No one expects to come home in a casket.
But more Americans are. The number of claims made on death benefits by On Call International, a travel assistance service in Salem, N.H., has almost doubled in the last three years, rising from 125 claims in 2005 to 247 last year. Its numbers reflect a broader industry trend.
“More people are traveling,” says Jon Ansell, founding president of the US Travel Insurance Association, a trade group. “More people are dying.”
What’s killing them?
Internationally, traffic accidents top the list (about one-third of Americans killed overseas perished in a car wreck) followed by homicide (17 percent), and drowning (13 percent) according to the Centers for Disease Control and Prevention.
Roughly 6,000 Americans pass away while they’re overseas every year, but that number is believed to be low, since not every American death is reported to the government. By comparison to U.S. injury fatalities (not just travelers), road traffic crashes accounted for 27 percent of deaths, while homicide was at 11 percent and drowning at just 2 percent.
If you pass away while you’re on vacation, your family and loved ones could experience headaches that needlessly compound their grief. There’s extra paperwork, arrangements for the return of your remains, and often, an unplanned stay in a faraway place to bring you back home.
I know about that firsthand because my family recently experienced an unexpected death that involved travel. Here are six strategies for dealing with a death on the road — either yours or a loved one’s:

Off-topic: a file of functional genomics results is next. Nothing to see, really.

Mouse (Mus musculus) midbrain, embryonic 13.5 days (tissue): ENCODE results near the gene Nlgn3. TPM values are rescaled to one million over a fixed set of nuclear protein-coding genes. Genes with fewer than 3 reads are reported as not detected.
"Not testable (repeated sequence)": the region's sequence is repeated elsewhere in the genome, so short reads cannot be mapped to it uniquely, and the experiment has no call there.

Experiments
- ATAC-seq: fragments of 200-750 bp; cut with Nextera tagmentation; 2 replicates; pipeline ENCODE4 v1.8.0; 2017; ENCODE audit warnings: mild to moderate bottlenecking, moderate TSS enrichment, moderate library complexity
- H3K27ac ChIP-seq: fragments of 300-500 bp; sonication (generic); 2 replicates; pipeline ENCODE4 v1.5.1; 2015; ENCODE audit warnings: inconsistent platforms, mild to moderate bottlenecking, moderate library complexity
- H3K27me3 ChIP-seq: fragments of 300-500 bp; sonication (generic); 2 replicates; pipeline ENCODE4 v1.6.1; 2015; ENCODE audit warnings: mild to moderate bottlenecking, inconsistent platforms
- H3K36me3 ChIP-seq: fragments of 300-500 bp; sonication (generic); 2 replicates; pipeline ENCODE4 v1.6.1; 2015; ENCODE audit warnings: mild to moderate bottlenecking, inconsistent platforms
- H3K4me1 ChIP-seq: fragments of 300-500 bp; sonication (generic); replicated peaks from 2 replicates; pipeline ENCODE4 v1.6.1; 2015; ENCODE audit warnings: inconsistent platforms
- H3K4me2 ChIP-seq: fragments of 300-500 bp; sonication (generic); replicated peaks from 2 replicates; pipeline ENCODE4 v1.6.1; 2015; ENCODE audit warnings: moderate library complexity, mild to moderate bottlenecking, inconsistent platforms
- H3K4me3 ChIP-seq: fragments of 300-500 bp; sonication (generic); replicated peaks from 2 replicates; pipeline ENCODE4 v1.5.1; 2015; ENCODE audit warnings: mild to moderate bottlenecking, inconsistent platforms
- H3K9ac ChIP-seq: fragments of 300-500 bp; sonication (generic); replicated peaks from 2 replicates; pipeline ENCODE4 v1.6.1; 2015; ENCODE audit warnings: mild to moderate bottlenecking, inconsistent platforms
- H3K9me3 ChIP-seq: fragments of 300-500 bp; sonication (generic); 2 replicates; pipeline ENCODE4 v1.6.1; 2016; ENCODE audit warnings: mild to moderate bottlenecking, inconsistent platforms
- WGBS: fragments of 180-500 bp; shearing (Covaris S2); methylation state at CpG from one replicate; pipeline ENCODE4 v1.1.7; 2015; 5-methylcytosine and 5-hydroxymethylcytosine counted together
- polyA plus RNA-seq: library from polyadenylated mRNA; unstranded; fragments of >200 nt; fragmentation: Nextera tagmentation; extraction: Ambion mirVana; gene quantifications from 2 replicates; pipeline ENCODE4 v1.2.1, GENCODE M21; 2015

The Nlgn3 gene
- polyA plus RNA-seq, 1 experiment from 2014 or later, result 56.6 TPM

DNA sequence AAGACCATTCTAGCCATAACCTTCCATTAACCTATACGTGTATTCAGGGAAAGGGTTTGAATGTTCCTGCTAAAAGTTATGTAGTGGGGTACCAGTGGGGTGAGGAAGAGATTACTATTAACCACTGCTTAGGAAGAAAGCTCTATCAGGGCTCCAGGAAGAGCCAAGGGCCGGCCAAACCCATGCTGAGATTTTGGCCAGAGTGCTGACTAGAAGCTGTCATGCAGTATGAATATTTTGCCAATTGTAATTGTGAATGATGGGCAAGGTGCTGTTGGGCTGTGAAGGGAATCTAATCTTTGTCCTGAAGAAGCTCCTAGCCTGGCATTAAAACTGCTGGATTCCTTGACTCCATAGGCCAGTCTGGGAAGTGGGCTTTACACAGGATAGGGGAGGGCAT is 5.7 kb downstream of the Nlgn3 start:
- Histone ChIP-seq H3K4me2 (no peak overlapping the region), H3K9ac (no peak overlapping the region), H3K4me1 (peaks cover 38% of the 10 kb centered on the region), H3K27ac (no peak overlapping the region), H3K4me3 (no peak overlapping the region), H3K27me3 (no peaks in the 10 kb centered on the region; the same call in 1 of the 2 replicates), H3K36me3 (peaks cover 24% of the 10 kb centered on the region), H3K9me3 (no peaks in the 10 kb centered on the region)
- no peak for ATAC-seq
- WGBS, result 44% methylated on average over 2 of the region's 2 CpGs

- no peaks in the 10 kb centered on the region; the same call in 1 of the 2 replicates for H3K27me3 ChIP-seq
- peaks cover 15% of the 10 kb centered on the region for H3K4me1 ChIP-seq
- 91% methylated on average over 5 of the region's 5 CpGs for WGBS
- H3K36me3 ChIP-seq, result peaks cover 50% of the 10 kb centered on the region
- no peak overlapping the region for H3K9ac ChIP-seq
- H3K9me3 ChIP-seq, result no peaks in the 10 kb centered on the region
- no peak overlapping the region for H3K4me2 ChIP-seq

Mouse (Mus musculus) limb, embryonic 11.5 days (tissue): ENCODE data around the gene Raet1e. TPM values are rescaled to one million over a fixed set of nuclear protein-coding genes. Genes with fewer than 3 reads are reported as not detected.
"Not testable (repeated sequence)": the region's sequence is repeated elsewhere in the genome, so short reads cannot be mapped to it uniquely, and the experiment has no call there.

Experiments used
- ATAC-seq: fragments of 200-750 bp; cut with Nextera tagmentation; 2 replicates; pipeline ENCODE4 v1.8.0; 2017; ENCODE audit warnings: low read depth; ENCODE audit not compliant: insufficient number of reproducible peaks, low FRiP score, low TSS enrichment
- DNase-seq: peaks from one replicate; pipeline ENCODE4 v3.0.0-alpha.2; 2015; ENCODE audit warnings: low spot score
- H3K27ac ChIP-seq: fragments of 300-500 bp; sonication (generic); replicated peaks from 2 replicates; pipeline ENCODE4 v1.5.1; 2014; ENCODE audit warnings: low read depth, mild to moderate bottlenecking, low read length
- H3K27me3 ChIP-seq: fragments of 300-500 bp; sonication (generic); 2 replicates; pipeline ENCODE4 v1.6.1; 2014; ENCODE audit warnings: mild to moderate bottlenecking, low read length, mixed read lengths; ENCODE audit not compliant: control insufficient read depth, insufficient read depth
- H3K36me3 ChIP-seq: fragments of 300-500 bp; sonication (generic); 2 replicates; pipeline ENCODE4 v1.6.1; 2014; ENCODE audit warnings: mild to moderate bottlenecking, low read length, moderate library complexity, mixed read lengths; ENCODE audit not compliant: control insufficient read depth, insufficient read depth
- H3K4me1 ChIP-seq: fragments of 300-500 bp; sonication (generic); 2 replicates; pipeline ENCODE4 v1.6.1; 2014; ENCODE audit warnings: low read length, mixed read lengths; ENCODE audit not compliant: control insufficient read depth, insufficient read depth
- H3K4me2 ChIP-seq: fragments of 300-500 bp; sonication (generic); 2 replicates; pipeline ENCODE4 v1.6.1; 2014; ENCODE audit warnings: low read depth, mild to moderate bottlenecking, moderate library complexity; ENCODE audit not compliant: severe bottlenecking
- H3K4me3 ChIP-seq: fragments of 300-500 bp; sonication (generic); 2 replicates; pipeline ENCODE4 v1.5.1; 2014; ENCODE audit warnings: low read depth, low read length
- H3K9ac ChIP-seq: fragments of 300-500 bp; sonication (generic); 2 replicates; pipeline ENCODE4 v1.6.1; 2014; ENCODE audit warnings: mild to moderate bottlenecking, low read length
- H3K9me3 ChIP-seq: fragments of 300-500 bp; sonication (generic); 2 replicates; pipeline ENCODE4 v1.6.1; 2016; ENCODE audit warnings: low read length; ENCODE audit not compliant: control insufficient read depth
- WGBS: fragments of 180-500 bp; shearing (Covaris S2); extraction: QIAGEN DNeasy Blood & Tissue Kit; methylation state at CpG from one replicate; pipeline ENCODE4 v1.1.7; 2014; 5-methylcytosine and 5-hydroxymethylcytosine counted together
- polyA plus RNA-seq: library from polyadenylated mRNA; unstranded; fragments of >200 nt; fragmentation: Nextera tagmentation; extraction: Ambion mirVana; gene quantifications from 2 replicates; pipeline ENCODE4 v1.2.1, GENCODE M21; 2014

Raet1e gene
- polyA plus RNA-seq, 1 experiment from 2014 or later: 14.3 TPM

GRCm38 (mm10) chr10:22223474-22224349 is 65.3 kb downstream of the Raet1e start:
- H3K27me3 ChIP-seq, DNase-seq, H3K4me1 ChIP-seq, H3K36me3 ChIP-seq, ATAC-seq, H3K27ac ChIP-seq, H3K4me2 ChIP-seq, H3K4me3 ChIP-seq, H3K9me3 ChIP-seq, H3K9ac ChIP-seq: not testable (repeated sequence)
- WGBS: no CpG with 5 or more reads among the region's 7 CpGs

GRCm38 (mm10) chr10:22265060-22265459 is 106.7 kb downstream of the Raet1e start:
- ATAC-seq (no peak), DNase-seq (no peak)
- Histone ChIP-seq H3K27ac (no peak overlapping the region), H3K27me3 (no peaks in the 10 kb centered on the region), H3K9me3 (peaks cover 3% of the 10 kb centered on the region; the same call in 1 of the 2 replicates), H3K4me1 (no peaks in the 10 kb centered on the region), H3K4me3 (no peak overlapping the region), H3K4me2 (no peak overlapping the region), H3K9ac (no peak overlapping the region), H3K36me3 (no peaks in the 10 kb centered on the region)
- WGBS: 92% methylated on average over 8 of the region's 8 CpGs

1. Get insurance.
Having an insurance policy can lessen — but certainly not eliminate — the stress of losing a loved one on vacation. I know that it’s a little macabre, but reviewing the death benefits on your policy is critically important. Make sure there are provisions for emergency assistance, return of remains and coverage for family members who will have to travel to wherever you die to claim your body. The State Department can offer some assistance to your family but they’ll still pay $10,000 or more to get your remains back home if you don’t have insurance coverage. “Coordinating the repatriation of the mortal remains can be complicated and time-consuming,” says Dan McGinnity, a spokesman for AIG Travel Guard.
2. Tell a friend you’ll be away.
Let a loved one know where you’ll be, and make sure they have all the paperwork necessary to claim your body. Phyllis Zimbler Miller, a novelist from Los Angeles, remembers one of her husband’s clients who passed away in his hotel while traveling to Italy. “It took the hotel days to figure out whom to contact,” she remembers. That prompted Miller’s husband, an attorney who specializes in estate planning, to begin advising his clients to carry information on who should be contacted in case of emergency. Incidentally, she adds, this might be a good time to get all of your paperwork in order. “If you die without appropriate estate planning documents, your heirs are in for a huge mess going through probate hell,” she adds.